Saturday, June 16, 2012

Aligning IEPs to the Common Core State Standards for Students with Moderate and Severe Disabilities

As the Common Core State Standards (CCSS) role out, schools are frantically training teachers in order to gear up for the anticipated tests. Our department passed out Aligning IEPs to the Common Core State Standards for Students with Moderate and Severe Disabilities by Ginevra Courtade and Diane M. Browder. Although I am placed in a private school working with high school students with mild disabilities, I dutifully read the book.

The book is an easy read, full of many examples of how to adapt CCSS to students with significant learning challenges. It does not, however, provide any extended examples beyond elementary school. If I were a general ed teacher whose class sometimes included students with significant disabilities, I think this book might be useful to calm my fears about how I was to approach addressing the needs of students with significantly different needs into my class while focusing on the CCSS. I would then intensely rely on my special ed teacher to perform massive curricular adaptions and suggest ways in which to incorporate the child into my class in a meaningful manner.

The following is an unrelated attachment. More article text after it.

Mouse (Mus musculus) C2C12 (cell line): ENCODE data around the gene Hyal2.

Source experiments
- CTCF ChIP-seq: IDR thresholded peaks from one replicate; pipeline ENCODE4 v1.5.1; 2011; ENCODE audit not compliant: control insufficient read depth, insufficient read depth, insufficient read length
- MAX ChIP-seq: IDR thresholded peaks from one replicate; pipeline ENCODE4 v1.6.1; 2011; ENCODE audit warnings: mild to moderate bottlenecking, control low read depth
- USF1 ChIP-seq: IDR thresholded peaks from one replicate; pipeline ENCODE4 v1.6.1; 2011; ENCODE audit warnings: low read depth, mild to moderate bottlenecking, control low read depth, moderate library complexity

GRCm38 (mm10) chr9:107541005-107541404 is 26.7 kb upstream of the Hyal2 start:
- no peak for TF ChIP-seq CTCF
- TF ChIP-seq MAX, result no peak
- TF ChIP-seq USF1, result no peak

I worry that the push to CCSS with students with severe disabilities may result in focusing attention and resources on things that take away from time spent on essential life skills. The authors suggest that a picture board be used for nonverbal students to teach standards. One such example included the images and words: microscope, cell, slide [microscope], radio, computer, button (p. 110). The last three, I presume, were "words" in the child's vocabulary. For a child who uses a response board, teaching the first three seems outside the realm of usefulness. Focusing on the grade level curriculum detracts from time spent on life skills that will make the child's life better. Teaching functional vocabulary and words that increase opportunity for choice seem like a better use of time. This seems especially true as the individuals age and the time remaining for instruction dwindles. After all most fully functioning adults will never use the word microscope in their daily conversation, but will want to identify that they do not like mushrooms. If you only have 50 words/phrases at the 6th grade, choosing new terms to add seems especially important.

The authors do acknowledge the need for addressing self-determination and real life skills among this population. They also see value in including nonacademic but essential skills. The balance of how to address curricular and life skills and when to move from mostly curricular to mostly life skills remains an essential determination by the team of professionals and family members. The state saying focus on CCSS should not take away from the judgment of on site people.

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